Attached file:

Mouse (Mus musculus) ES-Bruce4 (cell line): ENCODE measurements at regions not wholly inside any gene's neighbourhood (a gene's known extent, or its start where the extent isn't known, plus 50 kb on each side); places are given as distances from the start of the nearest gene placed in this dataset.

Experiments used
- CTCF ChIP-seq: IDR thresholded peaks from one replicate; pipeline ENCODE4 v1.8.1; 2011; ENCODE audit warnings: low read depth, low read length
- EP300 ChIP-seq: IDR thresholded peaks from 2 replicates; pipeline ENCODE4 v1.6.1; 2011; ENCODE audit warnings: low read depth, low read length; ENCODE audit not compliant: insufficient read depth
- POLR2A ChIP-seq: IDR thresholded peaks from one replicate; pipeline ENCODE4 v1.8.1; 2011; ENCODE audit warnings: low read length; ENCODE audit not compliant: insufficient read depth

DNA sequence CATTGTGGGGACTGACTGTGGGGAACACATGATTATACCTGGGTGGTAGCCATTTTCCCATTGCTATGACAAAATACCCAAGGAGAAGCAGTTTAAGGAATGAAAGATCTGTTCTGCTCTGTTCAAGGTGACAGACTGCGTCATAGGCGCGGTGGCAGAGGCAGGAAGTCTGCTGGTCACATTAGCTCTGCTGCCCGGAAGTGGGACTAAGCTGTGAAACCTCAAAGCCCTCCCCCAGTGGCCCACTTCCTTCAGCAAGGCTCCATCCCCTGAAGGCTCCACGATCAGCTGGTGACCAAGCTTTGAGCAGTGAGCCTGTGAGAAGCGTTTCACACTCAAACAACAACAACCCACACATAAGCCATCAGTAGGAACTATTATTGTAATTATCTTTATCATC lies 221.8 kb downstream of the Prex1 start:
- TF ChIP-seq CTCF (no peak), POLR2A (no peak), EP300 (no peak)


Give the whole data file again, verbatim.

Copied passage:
Mouse (Mus musculus) ES-Bruce4 (cell line): ENCODE measurements at regions not wholly inside any gene's neighbourhood (a gene's known extent, or its start where the extent isn't known, plus 50 kb on each side); places are given as distances from the start of the nearest gene placed in this dataset.

Experiments used
- CTCF ChIP-seq: IDR thresholded peaks from one replicate; pipeline ENCODE4 v1.8.1; 2011; ENCODE audit warnings: low read depth, low read length
- EP300 ChIP-seq: IDR thresholded peaks from 2 replicates; pipeline ENCODE4 v1.6.1; 2011; ENCODE audit warnings: low read depth, low read length; ENCODE audit not compliant: insufficient read depth
- POLR2A ChIP-seq: IDR thresholded peaks from one replicate; pipeline ENCODE4 v1.8.1; 2011; ENCODE audit warnings: low read length; ENCODE audit not compliant: insufficient read depth

DNA sequence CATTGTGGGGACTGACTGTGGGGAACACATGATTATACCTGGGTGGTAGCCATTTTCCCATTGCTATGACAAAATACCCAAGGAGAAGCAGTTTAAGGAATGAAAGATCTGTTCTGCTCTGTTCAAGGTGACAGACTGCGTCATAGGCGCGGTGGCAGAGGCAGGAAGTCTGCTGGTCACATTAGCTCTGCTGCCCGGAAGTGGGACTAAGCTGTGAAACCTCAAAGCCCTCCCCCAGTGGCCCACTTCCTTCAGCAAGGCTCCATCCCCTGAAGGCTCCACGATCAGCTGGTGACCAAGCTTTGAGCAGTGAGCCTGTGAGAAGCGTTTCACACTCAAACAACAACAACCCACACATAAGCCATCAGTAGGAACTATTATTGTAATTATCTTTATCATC lies 221.8 kb downstream of the Prex1 start:
- TF ChIP-seq CTCF (no peak), POLR2A (no peak), EP300 (no peak)